Australian Bond Exchange

Australian Bond Exchange Weekly Update

Friday 28th July 2023

Key Points

CPI data shows inflation easing, but price pressures in services hit a 20 year high

Data released by the Australian Bureau of Statistics (ABS) on Wednesday showed that annual inflation eased to 6%pa in the year to the June quarter. Though easing slightly more than the 6.2%pa forecast markets had priced in before the announcement, the data release saw a shift in investor sentiment, and the market-priced chance of another rate hike next Tuesday fell from 54% to 31%.

The markets were spot on, however, about inflation in services remaining sticky, with the cost of services climbing to their highest level in twenty years – 6.3%pa in the year to the June quarter. Markets were also right in suggesting that a substantial drop in goods inflation (which dropped to 5.8%pa in June from 7.6%pa in March) would be enough to pull down the overall annual inflation rate.

“Goods like new dwellings and automotive fuel were driving inflation [12 months ago],” Michelle Marquand, head of price statistics at the ABS, stated in the recent release. “Now price increases for a range of services like rents, restaurant meals, child-care and insurance are keeping inflation high.”

Despite the fall in the annual headline inflation figure, the quarterly rise in the cost of rent, international holiday travel and accommodation, other financial services and new owner-occupier dwelling continued to rise (at 2.5%, 6.2%, 2.5% and 1% respectively). Interestingly, the financial services increase was primarily due to real estate transfer fees and charges, proving the housing market continues to face significant price pressures.


Perhaps this could be a reflection of what has been coined by some as the recent “panic selling of pandemic buyers” – with data released in June showing 5% of all loss-making sales in the past twelve months were from buyers who bought the home less than one year ago.

The relationship between rising rents and inflation

A tight housing market however, is not just increasing costs for owner occupiers, that Ms Marquarndt made clear on Wednesday. “Rents recorded the strongest quarterly rise since 1988,” she explained, “reflecting low vacancy rates amid a tight rental market” as “rental price growth for flats continued to outpace the growth for houses.”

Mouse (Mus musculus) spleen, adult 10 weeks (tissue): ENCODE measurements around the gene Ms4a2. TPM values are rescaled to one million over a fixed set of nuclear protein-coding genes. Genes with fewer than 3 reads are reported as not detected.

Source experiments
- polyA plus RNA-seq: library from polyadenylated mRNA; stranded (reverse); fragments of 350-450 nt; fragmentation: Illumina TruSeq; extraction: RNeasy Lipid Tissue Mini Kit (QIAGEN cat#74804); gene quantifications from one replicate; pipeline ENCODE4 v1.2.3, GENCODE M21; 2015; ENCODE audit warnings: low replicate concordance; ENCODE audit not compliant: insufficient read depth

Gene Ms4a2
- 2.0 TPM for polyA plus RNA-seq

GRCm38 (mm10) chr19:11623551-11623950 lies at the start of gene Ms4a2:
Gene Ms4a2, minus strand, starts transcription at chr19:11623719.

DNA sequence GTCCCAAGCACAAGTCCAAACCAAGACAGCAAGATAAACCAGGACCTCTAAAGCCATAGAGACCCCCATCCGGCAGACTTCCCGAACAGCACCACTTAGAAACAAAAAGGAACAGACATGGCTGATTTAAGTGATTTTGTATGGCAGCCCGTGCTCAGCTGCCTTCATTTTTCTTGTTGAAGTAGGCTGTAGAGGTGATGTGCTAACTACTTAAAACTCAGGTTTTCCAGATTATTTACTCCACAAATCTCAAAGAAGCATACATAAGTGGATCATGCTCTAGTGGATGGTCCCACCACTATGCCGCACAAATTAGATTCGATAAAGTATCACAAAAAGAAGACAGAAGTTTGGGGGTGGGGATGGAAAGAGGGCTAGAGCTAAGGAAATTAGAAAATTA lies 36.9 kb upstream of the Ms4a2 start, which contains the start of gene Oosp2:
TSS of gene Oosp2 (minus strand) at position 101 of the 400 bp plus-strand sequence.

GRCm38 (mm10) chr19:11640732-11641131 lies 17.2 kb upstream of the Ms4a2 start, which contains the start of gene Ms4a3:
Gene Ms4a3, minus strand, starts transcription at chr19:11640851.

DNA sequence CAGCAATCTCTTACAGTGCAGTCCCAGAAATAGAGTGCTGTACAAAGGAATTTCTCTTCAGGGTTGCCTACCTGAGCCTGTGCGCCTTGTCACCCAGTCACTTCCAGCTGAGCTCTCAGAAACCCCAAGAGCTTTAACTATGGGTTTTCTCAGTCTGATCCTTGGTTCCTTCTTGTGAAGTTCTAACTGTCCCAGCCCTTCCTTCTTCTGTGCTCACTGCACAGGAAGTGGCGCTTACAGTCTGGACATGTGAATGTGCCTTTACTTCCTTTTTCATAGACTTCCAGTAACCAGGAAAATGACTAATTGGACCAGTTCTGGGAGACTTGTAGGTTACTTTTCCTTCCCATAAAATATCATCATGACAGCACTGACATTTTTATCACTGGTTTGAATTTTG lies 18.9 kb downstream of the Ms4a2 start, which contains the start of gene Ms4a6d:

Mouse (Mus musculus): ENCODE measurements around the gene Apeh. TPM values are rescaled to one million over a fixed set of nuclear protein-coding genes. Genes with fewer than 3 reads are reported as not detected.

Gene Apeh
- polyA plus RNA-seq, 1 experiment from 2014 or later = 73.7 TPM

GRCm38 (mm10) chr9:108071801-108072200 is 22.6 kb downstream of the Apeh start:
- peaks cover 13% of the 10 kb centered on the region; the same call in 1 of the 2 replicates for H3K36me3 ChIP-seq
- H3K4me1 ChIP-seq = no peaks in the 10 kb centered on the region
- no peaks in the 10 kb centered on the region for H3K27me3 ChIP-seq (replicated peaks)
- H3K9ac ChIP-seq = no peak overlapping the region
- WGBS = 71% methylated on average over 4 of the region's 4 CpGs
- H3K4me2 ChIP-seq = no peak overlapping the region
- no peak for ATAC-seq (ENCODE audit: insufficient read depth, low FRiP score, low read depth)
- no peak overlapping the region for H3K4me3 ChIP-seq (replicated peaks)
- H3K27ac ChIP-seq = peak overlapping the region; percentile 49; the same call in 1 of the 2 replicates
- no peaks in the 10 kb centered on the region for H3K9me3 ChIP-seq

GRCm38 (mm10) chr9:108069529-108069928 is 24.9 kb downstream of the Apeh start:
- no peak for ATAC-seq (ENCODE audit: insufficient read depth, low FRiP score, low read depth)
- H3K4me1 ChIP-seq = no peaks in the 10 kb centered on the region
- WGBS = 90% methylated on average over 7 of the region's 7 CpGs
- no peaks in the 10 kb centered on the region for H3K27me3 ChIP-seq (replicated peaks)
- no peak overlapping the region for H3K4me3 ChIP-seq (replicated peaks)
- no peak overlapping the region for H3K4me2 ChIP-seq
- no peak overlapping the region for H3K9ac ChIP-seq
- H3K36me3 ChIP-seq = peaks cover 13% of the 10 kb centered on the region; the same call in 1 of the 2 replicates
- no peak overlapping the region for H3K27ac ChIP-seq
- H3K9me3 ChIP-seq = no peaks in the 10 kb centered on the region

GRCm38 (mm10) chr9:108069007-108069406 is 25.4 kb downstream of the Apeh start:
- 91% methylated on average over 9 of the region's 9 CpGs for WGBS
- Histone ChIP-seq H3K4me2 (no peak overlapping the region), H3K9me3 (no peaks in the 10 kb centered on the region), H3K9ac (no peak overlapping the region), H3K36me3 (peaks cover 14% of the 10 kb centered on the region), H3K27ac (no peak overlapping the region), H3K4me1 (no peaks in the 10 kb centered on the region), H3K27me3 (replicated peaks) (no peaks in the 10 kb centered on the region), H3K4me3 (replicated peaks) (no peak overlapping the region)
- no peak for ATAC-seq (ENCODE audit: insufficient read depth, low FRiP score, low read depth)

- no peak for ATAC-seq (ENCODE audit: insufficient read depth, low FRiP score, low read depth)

The issue of rising rents is a difficult one for Australia’s central bank to handle, as the non-discretionary expense has been said to be feeding into wider inflationary pressures, and not just in the way many would assume (where rents rise as a result of landlords passing on interest rate hikes to borrowers). According to Eliza Owen, Head of Research at CoreLogic, there are two ways that rental costs influence inflation.”For one, rents are an input in measuring inflation,” she said, “when rents rise, inflation can rise, and this prompts the RBA to lift interest rates.”

“Secondly, interest rates can impact rent,” she continued, “higher interest rates mean investment property becomes less attractive, which could slow the delivery of new rental stock coming to market, and this could push rents higher.”

RBA Governor Philip Lowe made it clear in his speech to the Standing Committee on Economics back in February, that he agrees, particularly with the second point made by Owen. “All our work suggests that it’s the vacancy rate that explains most of the movements in rents,” he said, “that’s what the underlying economics is.”

“The critical issue here is the lack of rental accommodation. That’s what’s driving higher rents, not higher interest rates,” he continued. “Higher interest rates are the explanation, but the underlying reason is that at the moment there’s strong demand for rental accommodation and there’s not enough rental accommodation on the market.”


The issue is supply, supply, supply.

As Lowe mentioned previously, the main issue with inflation is supply, supply, supply. Demand in the Australian economy is outpacing the supply in the housing market, and this is not just in the rental space.

Despite the 400bps increase to the cash rate since May 2022, Domain data shows Sydney house prices jumped 5.3% in the June quarter, the “sharpest quarterly increase since late 2021.”